Construction on new Canadian homes will fall 11 per cent in 2013 compared to the year before, but pick up in the second half of the year, says Canada's public mortgage insurer.
The Canada Mortgage and Housing Corp. expects about 190,000 new housing units started in 2013, compared to 214,000 new units in 2012.
But the Crown corporation says it sees Canada's economy picking up speed in the second half of the year and through 2014, which will help to hold up Canada's increasingly shaky housing market.
“CMHC expects housing construction activity will trend lower in the first half of 2013, before gaining more momentum by the end of the year as economic and employment growth remain supportive of the Canadian housing market,” CMHC deputy chief economist Mathieu Laberge said in a statement.
“In 2014, improving economic conditions may be partially offset by a slight moderation in the number of first-time homebuyers, and potential small and steady increases in mortgage interest rates.”
However, a significant decrease in housing starts in the short term could still pose a problem for the economy. In a speech in Toronto Thursday night, housing analyst Ben Rabidoux pointed out that Canada's reliance on housing-related jobs has grown to an unprecedented level.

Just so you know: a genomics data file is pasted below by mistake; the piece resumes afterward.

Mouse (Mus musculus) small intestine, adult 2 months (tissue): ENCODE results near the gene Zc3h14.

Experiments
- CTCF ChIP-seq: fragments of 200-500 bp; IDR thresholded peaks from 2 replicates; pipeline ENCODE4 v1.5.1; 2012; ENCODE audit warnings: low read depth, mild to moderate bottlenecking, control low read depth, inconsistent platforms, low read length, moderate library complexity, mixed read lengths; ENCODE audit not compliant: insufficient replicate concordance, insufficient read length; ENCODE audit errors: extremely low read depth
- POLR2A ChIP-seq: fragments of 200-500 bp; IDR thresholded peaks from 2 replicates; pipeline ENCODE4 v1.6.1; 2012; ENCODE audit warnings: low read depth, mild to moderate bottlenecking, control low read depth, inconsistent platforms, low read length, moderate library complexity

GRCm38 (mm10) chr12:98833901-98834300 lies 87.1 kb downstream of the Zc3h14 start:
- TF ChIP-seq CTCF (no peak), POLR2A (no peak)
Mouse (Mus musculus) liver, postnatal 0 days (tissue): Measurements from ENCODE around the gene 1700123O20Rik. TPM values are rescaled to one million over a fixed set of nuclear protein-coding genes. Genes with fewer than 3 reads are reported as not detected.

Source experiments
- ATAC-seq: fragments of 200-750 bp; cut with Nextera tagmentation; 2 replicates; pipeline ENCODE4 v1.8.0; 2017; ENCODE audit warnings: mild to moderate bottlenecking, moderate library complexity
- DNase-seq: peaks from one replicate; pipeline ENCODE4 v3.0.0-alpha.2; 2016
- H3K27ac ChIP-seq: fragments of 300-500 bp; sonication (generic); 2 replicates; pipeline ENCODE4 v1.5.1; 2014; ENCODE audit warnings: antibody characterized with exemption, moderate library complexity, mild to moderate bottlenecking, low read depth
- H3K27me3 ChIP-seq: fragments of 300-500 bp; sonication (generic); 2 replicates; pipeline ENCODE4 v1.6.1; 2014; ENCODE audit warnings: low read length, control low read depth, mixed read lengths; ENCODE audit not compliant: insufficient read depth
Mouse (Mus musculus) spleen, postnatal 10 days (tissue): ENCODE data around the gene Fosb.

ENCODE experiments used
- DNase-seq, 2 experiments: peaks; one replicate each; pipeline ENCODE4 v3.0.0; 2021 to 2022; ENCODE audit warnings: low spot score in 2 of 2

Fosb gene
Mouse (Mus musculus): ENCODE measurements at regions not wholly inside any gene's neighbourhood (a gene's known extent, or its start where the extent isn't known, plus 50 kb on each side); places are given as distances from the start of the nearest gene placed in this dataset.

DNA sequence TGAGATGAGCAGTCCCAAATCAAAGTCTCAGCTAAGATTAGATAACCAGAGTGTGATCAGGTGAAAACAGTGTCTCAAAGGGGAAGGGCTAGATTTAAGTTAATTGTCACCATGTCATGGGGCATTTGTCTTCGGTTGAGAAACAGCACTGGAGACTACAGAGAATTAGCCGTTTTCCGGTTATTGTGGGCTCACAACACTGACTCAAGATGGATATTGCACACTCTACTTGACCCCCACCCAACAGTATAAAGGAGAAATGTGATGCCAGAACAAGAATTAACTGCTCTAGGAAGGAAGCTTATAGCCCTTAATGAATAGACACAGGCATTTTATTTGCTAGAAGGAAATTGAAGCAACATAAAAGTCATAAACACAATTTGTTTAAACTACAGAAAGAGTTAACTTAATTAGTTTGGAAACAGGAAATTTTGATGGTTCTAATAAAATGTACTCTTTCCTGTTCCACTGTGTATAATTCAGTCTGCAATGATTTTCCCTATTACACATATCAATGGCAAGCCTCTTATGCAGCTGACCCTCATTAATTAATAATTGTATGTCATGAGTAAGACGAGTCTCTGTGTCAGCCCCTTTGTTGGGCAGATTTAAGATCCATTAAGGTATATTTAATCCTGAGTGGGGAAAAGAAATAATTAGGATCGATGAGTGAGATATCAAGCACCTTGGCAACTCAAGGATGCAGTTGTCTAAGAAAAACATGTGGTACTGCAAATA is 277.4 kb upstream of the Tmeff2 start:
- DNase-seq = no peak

The "FIRE" industries — finance, insurance and real estate — now account for 27 per cent of Canada's GDP, up from a long-running average of around 24 per cent. So a slowdown in housing would have a larger impact on Canada's economy than would previously have been the case.
Source: Ben Rabidoux
Analysts are expecting the slowing housing market to hit the bottom lines of Canada's big banks because it means fewer homeowners looking for mortgage financing. Bloomberg News reported Friday that Canada's six largest banks are forecast to show a 6.9-per-cent decrease in per-share profit for the quarter that ended in January, largely because of weaker lending.
"The nation’s banks, ranked the world’s soundest by the World Economic Forum for five straight years, face a consumer-lending slowdown as Canadians struggle with record debt levels and a cooling housing market," Bloomberg reported.
CMHC's forecast did have some good news. Total existing home sales are expected to remain steady this year, falling by 2,000, to 451,000 from 453,000 in 2012.
And the mortgage insurer says house prices will continue to climb, albeit at a much slower pace than has been seen in recent years. It expects prices to rise one per cent this year, in line, more or less with inflation, growing to a 2.7-per-cent gain in 2014.
The index was at 153 last month, up just 2.7 per cent from January 2012 — the lowest 12-month growth rate since November 2009. But house prices have fallen in each of the past five months.
— With files from The Canadian Press